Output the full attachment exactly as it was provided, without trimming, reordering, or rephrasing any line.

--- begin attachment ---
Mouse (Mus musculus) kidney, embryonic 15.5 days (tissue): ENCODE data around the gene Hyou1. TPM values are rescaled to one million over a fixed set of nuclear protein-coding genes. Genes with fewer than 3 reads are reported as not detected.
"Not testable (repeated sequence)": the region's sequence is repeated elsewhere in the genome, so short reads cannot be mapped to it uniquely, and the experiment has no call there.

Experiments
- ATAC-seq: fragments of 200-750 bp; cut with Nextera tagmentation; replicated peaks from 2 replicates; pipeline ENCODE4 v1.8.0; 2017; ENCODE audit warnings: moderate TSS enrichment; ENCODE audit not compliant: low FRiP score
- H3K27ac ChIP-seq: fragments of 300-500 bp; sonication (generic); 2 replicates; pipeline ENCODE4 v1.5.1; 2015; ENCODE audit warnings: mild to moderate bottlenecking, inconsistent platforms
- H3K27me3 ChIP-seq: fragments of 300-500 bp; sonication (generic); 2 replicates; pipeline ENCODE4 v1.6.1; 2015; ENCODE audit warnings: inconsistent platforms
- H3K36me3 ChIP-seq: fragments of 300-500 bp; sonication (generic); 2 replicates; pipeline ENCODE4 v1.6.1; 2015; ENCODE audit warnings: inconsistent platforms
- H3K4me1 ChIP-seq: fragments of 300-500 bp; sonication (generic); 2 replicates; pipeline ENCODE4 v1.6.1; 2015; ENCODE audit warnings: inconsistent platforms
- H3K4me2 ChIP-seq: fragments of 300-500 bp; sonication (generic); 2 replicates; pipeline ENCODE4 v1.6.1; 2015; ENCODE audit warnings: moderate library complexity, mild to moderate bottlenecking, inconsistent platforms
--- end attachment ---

Mouse (Mus musculus) kidney, embryonic 15.5 days (tissue): ENCODE data around the gene Hyou1. TPM values are rescaled to one million over a fixed set of nuclear protein-coding genes. Genes with fewer than 3 reads are reported as not detected.
"Not testable (repeated sequence)": the region's sequence is repeated elsewhere in the genome, so short reads cannot be mapped to it uniquely, and the experiment has no call there.

Experiments
- ATAC-seq: fragments of 200-750 bp; cut with Nextera tagmentation; replicated peaks from 2 replicates; pipeline ENCODE4 v1.8.0; 2017; ENCODE audit warnings: moderate TSS enrichment; ENCODE audit not compliant: low FRiP score
- H3K27ac ChIP-seq: fragments of 300-500 bp; sonication (generic); 2 replicates; pipeline ENCODE4 v1.5.1; 2015; ENCODE audit warnings: mild to moderate bottlenecking, inconsistent platforms
- H3K27me3 ChIP-seq: fragments of 300-500 bp; sonication (generic); 2 replicates; pipeline ENCODE4 v1.6.1; 2015; ENCODE audit warnings: inconsistent platforms
- H3K36me3 ChIP-seq: fragments of 300-500 bp; sonication (generic); 2 replicates; pipeline ENCODE4 v1.6.1; 2015; ENCODE audit warnings: inconsistent platforms
- H3K4me1 ChIP-seq: fragments of 300-500 bp; sonication (generic); 2 replicates; pipeline ENCODE4 v1.6.1; 2015; ENCODE audit warnings: inconsistent platforms
- H3K4me2 ChIP-seq: fragments of 300-500 bp; sonication (generic); 2 replicates; pipeline ENCODE4 v1.6.1; 2015; ENCODE audit warnings: moderate library complexity, mild to moderate bottlenecking, inconsistent platforms